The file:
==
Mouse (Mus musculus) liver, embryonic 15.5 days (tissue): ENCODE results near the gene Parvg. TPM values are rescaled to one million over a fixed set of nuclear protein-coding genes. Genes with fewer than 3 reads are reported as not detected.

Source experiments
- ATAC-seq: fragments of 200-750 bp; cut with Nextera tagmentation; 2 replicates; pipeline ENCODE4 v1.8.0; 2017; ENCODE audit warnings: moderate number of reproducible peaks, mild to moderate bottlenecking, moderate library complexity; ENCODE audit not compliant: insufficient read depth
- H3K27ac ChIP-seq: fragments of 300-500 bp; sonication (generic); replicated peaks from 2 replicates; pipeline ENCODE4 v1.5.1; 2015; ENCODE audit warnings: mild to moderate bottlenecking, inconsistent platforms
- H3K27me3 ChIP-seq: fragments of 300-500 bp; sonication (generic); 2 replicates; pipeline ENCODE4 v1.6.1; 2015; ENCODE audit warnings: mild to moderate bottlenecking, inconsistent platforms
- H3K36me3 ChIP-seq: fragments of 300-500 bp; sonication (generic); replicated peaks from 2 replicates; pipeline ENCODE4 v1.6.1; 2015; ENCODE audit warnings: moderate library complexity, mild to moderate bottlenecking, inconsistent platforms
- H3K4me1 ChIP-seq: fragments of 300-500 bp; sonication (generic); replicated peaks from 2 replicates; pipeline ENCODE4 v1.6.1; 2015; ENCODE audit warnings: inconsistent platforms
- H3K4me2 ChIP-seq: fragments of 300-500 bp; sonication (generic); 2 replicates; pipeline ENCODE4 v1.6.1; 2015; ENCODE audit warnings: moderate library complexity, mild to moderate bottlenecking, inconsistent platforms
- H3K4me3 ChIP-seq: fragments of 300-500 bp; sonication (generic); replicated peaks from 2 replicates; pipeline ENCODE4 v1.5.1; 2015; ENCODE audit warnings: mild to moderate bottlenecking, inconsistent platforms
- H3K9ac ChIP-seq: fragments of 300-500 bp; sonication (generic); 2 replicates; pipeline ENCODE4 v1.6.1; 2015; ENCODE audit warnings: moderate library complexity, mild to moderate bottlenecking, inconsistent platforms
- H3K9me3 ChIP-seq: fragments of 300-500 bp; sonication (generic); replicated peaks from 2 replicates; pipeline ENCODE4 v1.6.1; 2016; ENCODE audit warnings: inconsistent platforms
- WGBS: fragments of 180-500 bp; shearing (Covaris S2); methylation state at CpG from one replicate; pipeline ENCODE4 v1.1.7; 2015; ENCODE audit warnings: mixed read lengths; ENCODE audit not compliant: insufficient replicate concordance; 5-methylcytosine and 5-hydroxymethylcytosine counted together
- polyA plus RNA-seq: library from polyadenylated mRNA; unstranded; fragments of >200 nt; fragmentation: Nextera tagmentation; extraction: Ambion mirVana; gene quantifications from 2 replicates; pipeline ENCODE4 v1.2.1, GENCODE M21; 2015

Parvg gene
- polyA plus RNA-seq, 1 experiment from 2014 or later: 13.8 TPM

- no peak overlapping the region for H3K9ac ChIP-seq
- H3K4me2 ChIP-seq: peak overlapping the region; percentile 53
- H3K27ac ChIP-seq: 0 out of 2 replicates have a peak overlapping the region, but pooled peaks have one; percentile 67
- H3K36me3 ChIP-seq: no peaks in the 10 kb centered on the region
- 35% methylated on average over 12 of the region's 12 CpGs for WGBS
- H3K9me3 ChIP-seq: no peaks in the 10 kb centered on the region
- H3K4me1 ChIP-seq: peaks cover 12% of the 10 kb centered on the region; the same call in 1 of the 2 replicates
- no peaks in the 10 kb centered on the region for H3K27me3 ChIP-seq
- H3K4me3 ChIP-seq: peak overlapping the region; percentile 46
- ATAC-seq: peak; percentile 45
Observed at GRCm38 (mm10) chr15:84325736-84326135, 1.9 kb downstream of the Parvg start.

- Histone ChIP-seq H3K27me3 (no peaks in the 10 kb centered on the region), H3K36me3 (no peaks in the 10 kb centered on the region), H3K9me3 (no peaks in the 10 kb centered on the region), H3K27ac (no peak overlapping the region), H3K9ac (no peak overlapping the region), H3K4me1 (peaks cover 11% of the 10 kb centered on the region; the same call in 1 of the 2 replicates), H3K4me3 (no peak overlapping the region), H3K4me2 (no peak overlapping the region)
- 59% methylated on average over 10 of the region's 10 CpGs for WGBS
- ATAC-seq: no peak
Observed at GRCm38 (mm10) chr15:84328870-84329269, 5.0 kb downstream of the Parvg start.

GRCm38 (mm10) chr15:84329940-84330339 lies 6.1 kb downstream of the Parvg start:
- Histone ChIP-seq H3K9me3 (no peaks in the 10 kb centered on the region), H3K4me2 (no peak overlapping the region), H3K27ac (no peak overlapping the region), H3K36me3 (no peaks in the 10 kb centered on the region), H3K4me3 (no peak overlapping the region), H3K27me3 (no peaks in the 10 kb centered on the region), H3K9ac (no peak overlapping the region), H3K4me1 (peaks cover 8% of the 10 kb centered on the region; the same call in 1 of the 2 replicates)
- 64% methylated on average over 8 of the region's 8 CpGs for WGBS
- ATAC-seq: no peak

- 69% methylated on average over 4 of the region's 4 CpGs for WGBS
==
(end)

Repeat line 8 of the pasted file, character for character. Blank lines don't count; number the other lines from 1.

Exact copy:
- H3K4me2 ChIP-seq: fragments of 300-500 bp; sonication (generic); 2 replicates; pipeline ENCODE4 v1.6.1; 2015; ENCODE audit warnings: moderate library complexity, mild to moderate bottlenecking, inconsistent platforms